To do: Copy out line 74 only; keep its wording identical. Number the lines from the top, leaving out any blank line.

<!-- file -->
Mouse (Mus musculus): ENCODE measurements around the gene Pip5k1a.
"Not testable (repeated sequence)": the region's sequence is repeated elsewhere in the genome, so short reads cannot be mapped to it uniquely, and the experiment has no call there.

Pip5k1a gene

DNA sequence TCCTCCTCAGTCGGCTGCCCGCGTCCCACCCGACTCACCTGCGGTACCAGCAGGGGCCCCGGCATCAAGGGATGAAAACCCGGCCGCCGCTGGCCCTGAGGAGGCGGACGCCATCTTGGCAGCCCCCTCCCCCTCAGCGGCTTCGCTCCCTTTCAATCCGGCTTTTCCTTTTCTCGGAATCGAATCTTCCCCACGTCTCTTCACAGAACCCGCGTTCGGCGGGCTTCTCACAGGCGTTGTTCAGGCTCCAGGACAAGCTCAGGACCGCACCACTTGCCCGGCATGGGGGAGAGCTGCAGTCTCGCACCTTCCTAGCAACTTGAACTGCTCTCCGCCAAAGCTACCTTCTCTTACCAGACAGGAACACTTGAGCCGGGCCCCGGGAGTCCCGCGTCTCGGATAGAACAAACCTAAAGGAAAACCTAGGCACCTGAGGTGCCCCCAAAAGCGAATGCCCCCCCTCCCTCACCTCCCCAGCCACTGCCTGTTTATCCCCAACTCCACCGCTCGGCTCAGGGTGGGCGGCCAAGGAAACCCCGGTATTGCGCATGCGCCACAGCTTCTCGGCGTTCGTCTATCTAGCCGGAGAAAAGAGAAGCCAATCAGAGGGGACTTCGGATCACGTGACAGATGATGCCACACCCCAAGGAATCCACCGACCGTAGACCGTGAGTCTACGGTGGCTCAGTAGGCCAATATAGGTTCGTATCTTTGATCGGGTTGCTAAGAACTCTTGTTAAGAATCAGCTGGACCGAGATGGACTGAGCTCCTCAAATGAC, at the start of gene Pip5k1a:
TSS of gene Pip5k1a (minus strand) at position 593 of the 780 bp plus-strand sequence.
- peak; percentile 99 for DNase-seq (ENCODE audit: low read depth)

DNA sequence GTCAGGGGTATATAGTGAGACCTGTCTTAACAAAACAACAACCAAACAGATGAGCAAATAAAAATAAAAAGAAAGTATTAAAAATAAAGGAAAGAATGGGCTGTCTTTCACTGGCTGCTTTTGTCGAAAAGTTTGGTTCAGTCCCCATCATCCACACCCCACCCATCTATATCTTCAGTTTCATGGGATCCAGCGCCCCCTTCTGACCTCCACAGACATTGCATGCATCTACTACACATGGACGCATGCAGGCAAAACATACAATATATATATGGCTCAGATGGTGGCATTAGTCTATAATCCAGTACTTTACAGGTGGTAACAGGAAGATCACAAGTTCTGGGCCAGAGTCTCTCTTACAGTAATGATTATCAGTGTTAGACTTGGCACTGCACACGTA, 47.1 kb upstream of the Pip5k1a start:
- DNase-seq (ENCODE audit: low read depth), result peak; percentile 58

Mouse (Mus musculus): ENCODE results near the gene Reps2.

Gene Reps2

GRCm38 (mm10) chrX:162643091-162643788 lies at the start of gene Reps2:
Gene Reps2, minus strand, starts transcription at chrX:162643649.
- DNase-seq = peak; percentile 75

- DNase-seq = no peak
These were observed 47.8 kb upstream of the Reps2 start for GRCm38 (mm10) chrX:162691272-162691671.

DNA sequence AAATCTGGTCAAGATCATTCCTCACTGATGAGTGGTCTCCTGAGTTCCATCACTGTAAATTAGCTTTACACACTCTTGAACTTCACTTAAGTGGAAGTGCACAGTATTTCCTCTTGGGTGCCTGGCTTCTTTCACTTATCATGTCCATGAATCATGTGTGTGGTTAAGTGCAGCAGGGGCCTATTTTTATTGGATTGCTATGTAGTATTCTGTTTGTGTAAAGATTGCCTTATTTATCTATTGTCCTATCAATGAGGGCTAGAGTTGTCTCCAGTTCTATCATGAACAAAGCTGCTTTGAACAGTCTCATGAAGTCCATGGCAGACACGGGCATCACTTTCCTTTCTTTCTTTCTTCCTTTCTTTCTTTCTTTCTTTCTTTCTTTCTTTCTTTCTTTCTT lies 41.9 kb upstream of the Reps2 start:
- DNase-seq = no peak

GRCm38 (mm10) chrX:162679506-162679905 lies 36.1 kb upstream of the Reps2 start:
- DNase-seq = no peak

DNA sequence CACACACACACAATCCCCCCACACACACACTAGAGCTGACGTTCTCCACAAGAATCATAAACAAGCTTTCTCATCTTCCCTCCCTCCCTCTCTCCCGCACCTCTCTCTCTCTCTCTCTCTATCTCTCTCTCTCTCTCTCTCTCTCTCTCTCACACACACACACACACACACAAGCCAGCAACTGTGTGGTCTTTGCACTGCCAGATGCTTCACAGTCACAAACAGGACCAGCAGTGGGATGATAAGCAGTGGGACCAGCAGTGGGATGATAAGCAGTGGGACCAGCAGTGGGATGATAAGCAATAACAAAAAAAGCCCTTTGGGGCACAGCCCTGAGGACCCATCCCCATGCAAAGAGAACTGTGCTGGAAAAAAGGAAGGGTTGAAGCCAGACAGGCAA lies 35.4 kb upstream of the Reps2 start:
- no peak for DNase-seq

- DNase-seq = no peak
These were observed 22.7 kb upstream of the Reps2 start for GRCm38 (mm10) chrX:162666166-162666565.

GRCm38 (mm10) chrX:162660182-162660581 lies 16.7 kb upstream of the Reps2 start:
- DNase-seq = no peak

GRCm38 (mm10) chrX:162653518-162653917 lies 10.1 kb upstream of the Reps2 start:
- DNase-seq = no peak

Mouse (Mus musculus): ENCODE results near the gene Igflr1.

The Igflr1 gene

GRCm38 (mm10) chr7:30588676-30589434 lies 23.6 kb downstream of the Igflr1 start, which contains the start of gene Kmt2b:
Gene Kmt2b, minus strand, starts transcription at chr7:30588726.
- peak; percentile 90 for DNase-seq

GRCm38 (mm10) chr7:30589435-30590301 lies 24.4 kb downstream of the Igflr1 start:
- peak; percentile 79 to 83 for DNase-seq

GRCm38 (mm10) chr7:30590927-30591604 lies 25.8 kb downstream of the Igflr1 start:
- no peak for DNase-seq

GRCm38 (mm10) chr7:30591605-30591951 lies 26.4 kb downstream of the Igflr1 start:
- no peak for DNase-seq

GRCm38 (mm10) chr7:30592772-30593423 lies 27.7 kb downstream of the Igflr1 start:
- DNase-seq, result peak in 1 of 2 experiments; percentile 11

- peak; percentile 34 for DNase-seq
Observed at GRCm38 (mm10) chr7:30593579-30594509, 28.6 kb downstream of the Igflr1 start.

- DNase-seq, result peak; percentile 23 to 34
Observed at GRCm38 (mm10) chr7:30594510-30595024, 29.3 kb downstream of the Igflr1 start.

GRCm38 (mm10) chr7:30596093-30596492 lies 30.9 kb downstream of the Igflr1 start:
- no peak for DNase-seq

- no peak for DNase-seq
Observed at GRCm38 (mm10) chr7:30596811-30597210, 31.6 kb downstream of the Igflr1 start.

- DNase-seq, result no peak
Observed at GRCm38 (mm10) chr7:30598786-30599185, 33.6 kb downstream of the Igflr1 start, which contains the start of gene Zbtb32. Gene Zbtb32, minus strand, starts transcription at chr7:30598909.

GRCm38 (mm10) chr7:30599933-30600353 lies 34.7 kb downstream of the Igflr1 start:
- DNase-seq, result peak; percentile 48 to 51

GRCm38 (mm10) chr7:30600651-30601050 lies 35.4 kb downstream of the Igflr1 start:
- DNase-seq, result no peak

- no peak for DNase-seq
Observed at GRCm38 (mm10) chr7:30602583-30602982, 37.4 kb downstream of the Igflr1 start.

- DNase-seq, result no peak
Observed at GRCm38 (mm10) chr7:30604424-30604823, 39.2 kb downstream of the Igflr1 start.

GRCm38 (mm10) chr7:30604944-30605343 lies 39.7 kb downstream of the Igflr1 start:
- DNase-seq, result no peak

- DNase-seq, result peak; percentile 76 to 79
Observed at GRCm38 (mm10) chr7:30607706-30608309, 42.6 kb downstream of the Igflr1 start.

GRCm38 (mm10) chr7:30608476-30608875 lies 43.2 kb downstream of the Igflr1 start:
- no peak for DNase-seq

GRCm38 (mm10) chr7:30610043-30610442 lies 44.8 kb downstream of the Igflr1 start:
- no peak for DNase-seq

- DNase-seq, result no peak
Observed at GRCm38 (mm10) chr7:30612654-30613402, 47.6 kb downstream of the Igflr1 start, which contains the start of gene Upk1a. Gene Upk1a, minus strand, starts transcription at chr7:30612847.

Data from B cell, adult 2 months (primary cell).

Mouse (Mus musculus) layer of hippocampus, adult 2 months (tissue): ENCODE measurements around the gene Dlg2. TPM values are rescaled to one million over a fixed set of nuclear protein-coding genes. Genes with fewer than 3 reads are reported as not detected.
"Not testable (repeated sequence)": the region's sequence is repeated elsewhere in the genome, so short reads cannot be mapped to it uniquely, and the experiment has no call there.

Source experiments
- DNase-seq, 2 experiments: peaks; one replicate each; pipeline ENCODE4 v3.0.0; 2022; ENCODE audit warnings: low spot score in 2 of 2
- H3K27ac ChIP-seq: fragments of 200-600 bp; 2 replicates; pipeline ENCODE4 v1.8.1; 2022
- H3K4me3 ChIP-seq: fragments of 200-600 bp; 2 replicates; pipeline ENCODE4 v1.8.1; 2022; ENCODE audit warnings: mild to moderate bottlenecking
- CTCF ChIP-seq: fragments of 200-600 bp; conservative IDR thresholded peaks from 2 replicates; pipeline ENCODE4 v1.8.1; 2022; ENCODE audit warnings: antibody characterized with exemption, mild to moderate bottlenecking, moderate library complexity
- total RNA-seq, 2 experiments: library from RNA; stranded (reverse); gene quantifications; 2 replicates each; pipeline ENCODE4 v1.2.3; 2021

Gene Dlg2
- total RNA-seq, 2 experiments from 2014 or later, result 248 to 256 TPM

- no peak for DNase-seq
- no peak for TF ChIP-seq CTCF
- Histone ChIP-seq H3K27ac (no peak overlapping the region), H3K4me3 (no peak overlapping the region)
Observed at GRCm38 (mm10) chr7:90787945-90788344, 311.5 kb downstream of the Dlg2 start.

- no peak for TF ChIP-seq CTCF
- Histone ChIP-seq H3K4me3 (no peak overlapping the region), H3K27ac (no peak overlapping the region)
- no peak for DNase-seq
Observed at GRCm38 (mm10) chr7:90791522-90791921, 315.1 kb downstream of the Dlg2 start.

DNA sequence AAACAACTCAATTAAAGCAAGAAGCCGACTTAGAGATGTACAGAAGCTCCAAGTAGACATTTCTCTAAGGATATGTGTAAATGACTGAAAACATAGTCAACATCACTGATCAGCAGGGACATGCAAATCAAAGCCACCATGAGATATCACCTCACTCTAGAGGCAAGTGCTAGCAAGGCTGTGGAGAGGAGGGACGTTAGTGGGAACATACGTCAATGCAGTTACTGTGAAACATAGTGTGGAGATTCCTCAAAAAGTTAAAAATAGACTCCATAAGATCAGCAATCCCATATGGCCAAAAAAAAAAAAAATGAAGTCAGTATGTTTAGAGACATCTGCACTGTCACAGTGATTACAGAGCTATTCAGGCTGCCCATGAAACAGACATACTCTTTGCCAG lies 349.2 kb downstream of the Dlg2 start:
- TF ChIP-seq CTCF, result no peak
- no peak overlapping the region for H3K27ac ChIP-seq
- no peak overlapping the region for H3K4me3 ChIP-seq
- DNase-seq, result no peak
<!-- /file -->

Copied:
- H3K27ac ChIP-seq: fragments of 200-600 bp; 2 replicates; pipeline ENCODE4 v1.8.1; 2022